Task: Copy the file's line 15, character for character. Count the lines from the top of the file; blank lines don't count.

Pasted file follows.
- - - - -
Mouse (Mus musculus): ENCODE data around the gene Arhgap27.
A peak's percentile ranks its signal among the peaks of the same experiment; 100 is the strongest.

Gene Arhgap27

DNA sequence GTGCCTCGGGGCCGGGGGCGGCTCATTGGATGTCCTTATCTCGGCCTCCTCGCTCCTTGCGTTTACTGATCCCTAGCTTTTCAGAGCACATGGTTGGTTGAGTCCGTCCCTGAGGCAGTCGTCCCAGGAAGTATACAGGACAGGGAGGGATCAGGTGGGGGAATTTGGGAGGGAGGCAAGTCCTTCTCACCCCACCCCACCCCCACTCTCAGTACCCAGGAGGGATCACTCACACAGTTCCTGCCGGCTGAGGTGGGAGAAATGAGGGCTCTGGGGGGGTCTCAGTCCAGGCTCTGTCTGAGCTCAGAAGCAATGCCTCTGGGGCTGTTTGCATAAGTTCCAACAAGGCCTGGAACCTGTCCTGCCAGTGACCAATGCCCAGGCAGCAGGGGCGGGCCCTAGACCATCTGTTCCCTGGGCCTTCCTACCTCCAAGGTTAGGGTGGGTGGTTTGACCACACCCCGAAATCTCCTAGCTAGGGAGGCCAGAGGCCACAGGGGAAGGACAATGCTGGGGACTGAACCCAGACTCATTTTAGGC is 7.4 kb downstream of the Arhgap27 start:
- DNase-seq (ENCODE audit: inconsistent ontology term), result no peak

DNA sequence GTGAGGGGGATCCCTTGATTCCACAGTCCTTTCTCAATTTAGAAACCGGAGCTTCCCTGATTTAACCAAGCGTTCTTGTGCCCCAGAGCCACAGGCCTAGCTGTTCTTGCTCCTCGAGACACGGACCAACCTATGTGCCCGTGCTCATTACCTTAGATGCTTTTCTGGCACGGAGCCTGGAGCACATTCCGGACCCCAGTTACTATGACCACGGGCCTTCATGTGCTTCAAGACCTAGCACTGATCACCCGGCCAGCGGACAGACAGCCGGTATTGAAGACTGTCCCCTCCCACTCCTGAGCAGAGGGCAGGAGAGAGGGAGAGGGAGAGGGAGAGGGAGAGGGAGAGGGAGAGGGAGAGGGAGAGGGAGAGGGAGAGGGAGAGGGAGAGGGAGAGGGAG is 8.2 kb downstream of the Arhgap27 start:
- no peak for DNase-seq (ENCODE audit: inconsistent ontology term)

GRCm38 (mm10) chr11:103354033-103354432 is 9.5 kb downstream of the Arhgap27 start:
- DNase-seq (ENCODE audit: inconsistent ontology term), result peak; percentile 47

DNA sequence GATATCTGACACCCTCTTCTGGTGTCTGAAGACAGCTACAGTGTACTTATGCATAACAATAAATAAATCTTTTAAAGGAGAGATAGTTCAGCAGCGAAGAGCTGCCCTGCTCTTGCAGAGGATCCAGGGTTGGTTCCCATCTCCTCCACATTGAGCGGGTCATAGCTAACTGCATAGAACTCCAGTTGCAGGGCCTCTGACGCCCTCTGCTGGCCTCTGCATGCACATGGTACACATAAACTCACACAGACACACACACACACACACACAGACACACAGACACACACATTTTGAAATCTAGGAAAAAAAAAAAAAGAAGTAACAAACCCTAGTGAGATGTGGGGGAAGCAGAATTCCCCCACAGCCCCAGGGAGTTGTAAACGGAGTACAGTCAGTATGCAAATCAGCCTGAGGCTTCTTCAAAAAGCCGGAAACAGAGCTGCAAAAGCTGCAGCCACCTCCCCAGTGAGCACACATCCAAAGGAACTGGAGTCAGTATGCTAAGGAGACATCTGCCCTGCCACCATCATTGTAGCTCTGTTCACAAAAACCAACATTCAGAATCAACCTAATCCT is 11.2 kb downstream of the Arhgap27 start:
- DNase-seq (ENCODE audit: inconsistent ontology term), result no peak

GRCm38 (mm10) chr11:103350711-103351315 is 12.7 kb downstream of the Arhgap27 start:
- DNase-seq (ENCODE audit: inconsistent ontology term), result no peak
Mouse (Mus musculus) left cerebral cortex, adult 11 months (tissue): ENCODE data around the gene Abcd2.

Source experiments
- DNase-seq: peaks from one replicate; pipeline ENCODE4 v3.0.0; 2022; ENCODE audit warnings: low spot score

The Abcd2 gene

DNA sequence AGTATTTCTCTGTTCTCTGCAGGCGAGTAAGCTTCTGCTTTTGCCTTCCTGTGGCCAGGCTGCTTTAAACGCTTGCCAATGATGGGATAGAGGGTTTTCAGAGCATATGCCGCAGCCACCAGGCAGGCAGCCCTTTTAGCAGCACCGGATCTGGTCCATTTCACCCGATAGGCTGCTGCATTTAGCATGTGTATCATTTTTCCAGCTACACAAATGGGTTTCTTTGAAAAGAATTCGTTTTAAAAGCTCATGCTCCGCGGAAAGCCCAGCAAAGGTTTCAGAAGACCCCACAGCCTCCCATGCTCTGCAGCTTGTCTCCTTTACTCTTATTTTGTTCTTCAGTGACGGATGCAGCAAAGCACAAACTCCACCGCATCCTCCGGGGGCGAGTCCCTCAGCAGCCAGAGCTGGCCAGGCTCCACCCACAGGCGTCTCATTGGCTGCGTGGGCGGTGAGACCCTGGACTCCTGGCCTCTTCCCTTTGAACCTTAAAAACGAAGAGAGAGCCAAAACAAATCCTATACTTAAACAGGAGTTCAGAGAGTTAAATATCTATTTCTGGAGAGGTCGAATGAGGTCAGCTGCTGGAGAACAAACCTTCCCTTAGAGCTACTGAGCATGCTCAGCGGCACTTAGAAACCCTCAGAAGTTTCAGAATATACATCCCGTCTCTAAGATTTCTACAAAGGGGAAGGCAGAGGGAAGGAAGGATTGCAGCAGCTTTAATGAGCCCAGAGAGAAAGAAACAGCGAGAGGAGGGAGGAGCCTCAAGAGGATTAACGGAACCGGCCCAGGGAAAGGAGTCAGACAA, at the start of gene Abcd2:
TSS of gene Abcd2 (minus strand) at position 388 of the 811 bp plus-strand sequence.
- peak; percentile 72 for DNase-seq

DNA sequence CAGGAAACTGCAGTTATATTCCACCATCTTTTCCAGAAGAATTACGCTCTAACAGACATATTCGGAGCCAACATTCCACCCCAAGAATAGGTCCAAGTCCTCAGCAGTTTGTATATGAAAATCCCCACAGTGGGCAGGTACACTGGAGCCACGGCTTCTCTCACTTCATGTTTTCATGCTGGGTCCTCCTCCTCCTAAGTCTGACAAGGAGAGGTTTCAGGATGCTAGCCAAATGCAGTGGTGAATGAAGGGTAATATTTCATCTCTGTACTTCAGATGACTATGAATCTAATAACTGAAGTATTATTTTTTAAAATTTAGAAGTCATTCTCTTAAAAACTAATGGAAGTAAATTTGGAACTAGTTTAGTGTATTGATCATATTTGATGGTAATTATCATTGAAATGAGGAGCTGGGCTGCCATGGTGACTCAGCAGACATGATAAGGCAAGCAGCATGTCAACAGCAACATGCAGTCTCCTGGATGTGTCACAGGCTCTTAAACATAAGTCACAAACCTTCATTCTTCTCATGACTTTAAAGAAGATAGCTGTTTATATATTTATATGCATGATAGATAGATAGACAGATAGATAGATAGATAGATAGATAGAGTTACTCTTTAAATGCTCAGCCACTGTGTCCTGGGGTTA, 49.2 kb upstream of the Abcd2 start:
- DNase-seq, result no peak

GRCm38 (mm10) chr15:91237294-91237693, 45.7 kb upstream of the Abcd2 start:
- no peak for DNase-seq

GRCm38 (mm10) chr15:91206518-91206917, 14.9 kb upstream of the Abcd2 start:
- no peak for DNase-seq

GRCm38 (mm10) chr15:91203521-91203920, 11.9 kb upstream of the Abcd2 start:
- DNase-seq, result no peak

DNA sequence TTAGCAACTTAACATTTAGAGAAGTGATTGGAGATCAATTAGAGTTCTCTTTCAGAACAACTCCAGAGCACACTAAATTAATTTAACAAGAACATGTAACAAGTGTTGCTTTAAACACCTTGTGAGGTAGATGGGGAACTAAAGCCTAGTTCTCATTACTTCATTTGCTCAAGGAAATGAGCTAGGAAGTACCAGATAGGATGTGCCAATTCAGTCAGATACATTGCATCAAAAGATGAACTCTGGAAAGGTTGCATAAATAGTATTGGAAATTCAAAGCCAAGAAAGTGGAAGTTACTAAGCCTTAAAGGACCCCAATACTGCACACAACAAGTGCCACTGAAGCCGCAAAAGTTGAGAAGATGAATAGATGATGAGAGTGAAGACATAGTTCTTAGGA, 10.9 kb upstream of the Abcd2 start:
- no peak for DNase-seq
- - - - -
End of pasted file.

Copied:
Source experiments